On his program, “The Briefing” (March 15, 2019) Albert Mohler describes the pressure that is building for the legalization of marijuana in the United States. The bottom line is that there is money to be made. Much of Mohler’s program is devoted to an article in Fortune magazine entitled “Pot Goes Legit: How to Bet on America’s Next Growth Industry.” Marijuana has already been legalized in Canada and is reported to be “big business.” American companies are already making billions by investing in Canada, but they desire an opportunity to expand their business into the United States. With big business on board, the legalization of marijuana for medicinal and then recreational use seems inevitable.
Mohler reports that in order to promote marijuana, big business plans to use Martha Stewart as an endorser and even to market it as a product for pets:
In the business section of the New York Times on Saturday, March the second, an article telling us that Martha Stewart, yes, that Martha Stewart, is also deciding to get into the cannabis business. Laura M. Holson reports, “She is better known for a love of copper pots than pot brownies, and the only cherry pie she seems to indulge in has a crust and is baked in the oven, but Martha Stewart, who built an empire as the doyen of domesticity, has teamed up with a Canadian cannabis company to create and promote a new line of hemp-based CBD products.”
The newspaper then asks the question, “Could this be a new era of cush cuisine?” By the way, just when you think this story couldn’t get more bizarre, it sounds like something written as satire, but it’s not. It appeared in the business pages of the New York Times. Consider this paragraph. Pay attention, especially to how it ends. “Bruce Linton, chief executive of the Ontario-based company Canopy Growth Corporation, says Ms. Stewart would have an advisory role and assist with the development and brand positioning of a new line of offerings for humans and animals. He said they hope to introduce something for pets soon, which they are currently developing.” Just pause and consider for a moment what this tells us. It tells us that there are people who are now falling head over heels, perhaps literally, by the way, in order to get into the cannabis industry. They need to find a new angle.
One of the new angles is getting Martha Stewart to be an advisor to the corporation and a public symbol. The other is developing lines of cannabis-based products for pets. That’s right. Fido needs his marijuana, too.
Mohler also reports about the plans of Barneys New York, a high-end retailer, that indicate how much big businesses have determined to embrace and market marijuana. He writes,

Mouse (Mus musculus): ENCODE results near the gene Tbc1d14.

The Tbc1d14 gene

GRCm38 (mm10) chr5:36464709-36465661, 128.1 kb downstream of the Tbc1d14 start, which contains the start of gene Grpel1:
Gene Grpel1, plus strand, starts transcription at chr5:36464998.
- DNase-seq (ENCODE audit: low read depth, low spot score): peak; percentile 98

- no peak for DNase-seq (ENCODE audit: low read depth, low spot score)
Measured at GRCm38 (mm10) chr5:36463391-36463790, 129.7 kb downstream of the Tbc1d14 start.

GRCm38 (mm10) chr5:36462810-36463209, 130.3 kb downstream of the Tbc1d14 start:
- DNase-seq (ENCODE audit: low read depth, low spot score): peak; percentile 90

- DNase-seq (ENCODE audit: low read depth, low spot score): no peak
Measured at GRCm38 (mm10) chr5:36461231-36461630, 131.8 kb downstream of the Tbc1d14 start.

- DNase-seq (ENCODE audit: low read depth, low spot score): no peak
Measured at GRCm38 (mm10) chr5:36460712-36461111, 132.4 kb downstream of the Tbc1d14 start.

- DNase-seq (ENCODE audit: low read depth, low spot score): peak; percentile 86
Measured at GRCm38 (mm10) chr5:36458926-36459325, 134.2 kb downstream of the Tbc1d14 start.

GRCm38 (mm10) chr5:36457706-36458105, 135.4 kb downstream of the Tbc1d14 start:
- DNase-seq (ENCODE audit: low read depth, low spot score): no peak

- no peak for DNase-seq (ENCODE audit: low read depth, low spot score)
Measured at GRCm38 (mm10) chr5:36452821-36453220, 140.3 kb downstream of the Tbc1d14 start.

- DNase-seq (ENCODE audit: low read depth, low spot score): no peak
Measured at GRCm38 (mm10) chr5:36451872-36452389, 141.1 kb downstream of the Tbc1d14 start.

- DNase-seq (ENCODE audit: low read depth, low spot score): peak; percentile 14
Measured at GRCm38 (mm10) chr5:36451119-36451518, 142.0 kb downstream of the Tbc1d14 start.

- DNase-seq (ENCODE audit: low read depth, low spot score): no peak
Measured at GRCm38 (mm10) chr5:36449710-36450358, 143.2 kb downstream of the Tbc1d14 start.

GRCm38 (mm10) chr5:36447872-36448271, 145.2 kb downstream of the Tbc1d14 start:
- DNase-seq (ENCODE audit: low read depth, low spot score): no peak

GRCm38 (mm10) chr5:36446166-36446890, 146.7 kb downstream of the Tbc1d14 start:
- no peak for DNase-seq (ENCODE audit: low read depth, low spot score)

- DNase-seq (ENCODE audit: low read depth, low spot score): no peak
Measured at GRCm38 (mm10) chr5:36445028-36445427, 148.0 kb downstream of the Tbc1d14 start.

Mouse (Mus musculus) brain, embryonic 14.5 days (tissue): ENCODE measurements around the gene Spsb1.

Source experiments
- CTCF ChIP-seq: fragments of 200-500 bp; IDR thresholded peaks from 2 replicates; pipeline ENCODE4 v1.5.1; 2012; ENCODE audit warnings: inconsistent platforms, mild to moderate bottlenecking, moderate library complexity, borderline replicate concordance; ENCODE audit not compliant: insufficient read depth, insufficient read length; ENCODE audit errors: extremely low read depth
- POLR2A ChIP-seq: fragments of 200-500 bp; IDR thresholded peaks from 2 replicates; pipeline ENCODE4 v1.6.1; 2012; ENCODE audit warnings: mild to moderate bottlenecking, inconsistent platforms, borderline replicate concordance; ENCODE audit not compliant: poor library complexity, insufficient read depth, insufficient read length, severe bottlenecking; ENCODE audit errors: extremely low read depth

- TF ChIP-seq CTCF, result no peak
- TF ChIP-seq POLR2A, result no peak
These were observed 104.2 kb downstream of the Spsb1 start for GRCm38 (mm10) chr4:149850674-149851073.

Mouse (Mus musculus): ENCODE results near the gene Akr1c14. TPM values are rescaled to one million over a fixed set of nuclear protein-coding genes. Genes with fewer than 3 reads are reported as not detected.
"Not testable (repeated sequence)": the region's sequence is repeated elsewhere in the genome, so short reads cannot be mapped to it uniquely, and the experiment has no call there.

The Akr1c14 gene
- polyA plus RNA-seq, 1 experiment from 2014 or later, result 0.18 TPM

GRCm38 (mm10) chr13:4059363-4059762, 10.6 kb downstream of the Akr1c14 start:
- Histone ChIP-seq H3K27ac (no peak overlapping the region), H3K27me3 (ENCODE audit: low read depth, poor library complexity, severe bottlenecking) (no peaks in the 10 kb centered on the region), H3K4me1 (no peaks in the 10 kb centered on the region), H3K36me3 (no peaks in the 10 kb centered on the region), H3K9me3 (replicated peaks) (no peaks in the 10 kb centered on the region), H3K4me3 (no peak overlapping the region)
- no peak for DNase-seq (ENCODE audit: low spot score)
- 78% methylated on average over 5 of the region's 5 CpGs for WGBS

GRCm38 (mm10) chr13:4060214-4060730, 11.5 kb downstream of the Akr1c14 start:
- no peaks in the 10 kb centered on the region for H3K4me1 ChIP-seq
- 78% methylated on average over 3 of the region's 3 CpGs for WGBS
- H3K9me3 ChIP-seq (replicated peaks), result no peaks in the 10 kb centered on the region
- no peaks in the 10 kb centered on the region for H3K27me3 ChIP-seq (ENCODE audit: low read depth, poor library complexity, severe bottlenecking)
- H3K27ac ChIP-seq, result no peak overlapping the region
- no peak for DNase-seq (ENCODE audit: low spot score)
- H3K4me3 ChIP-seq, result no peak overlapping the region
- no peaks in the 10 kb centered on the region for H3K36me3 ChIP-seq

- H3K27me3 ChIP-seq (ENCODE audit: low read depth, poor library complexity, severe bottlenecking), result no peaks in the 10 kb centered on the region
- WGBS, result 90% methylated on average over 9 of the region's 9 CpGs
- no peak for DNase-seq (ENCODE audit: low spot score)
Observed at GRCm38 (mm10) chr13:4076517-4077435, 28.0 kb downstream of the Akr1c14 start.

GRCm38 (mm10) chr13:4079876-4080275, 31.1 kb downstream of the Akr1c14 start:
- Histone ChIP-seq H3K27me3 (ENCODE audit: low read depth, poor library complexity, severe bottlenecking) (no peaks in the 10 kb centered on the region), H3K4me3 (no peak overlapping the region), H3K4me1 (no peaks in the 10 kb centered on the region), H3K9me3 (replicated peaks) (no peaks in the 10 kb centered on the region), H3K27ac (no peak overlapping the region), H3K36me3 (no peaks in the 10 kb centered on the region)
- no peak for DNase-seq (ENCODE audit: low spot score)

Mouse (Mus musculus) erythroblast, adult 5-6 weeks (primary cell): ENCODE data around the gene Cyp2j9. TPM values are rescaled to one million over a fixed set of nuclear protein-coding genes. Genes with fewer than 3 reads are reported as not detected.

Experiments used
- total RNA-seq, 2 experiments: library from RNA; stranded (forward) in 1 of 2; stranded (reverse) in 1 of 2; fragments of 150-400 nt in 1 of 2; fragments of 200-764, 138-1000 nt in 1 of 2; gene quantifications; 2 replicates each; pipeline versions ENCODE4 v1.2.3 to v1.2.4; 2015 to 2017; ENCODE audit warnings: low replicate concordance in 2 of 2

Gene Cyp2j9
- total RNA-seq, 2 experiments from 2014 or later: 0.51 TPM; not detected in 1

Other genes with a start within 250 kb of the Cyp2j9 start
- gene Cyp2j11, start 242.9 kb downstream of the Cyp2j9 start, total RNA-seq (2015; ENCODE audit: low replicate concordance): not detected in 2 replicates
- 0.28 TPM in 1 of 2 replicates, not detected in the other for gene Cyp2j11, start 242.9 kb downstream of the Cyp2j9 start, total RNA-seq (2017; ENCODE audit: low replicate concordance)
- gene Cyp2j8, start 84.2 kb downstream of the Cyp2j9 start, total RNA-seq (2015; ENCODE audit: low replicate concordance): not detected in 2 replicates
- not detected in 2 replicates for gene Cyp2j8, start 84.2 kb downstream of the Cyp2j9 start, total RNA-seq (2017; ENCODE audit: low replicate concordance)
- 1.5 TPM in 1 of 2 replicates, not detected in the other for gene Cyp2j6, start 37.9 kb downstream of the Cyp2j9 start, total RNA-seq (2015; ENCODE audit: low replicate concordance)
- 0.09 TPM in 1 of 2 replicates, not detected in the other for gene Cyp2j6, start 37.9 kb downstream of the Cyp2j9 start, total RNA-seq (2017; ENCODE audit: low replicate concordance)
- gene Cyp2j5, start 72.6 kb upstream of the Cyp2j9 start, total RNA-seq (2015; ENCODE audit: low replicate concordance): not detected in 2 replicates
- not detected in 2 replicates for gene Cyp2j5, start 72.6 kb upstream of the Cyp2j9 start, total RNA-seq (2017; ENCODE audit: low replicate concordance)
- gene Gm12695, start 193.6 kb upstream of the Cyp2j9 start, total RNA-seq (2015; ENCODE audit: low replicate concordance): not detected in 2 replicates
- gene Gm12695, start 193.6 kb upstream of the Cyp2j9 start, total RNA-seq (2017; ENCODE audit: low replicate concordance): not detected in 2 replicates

Barneys New York will unveil a shop selling cannabis-related accoutrements including blown glass pipes and 24 karat gold rolling papers at its Beverly Hills flagship next month. Again, a sign of the times. We’re talking about Barneys New York, in its Beverly Hills flagship store, opening a shop that is going to sell the coolest and most luxurious cannabis and marijuana accessories of all, blown glass pipes and 24 karat gold rolling papers. As you’re thinking about what this means in moral change, how moral change happens, just remember that we have trace to the similar kinds of trajectories of the normalization, the vast moral change, on the questions of homosexuality, specifically looking at same sex marriage, and also at the legitimization and the normalization of marijuana. This article gets right to it: “Barneys believes that by lending its craftsmanship and cache to cannabis related products, some of the stigma may fall away.”
Mohler pounces on the word “stigma,” which indicates that the legalization and use of marijuana is not simply an economic matter; it is a moral matter. Mohler’s explains that in this sinful, fallen world, too often moral issues are settled on the basis of economic considerations. Just as businesses have accepted and promote the LGBTQ lifestyle because they see how they can use it to make money, they will now embrace marijuana if they see their way to profits. Too often the moral issues—the “stigmas”—get easily swept aside.
But there are issues regarding marijuana that we (especially Christians!) should consider very seriously. Mohler touches on only some of the issues in his article. He explains that there is evidence that links marijuana usage to suicide, schizophrenia, car crashes, lowered IQ, and violence.
Mohler does not address some of the other questions that need serious consideration. What do we think of marijuana’s medicinal use, and how is it different from other painkilling drugs? What do we think of its recreational use? Is it possible to use marijuana “moderately,” like tobacco or alcohol, or does it so alter the mind that it is always sinful for a Christian to use? My inclination is to say it is best to abstain from marijuana and that the church should strictly forbid its use. We have enough other problems, let’s just keep this one out. But Mohler’s report reminds us that we will not so easily answer and dismiss marijuana and all the questions that arise regarding its use.
However, we can clearly see that a moral turning is taking place. There was, but soon no longer will be, a stigma attached to using marijuana in our society. Much as the stigma is wearing off concerning homosexuality, so much so that it is possible that a “married” homosexual man will be the nominee for president for one of our major political parties in 2020 (“Mayor Pete”). So, when it comes to marijuana, let’s be reminded as Christians of our calling not to keep up with the world but to be different.